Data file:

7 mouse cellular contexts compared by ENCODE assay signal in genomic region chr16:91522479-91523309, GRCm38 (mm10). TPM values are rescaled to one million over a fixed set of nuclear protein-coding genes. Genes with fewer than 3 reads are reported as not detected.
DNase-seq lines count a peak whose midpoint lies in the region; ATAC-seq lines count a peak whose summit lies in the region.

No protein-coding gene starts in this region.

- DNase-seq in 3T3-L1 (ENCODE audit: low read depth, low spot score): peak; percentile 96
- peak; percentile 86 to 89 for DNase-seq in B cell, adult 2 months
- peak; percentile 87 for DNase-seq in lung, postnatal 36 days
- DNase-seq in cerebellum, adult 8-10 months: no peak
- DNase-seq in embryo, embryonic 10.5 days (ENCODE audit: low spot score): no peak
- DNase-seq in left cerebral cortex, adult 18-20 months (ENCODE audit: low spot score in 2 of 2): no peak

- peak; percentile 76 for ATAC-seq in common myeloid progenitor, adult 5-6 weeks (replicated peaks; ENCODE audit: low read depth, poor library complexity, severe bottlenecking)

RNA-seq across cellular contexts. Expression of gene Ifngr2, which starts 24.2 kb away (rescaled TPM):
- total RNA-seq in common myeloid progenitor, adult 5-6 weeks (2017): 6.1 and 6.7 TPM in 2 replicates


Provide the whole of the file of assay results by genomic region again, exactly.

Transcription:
7 mouse cellular contexts compared by ENCODE assay signal in genomic region chr16:91522479-91523309, GRCm38 (mm10). TPM values are rescaled to one million over a fixed set of nuclear protein-coding genes. Genes with fewer than 3 reads are reported as not detected.
DNase-seq lines count a peak whose midpoint lies in the region; ATAC-seq lines count a peak whose summit lies in the region.

No protein-coding gene starts in this region.

- DNase-seq in 3T3-L1 (ENCODE audit: low read depth, low spot score): peak; percentile 96
- peak; percentile 86 to 89 for DNase-seq in B cell, adult 2 months
- peak; percentile 87 for DNase-seq in lung, postnatal 36 days
- DNase-seq in cerebellum, adult 8-10 months: no peak
- DNase-seq in embryo, embryonic 10.5 days (ENCODE audit: low spot score): no peak
- DNase-seq in left cerebral cortex, adult 18-20 months (ENCODE audit: low spot score in 2 of 2): no peak

- peak; percentile 76 for ATAC-seq in common myeloid progenitor, adult 5-6 weeks (replicated peaks; ENCODE audit: low read depth, poor library complexity, severe bottlenecking)

RNA-seq across cellular contexts. Expression of gene Ifngr2, which starts 24.2 kb away (rescaled TPM):
- total RNA-seq in common myeloid progenitor, adult 5-6 weeks (2017): 6.1 and 6.7 TPM in 2 replicates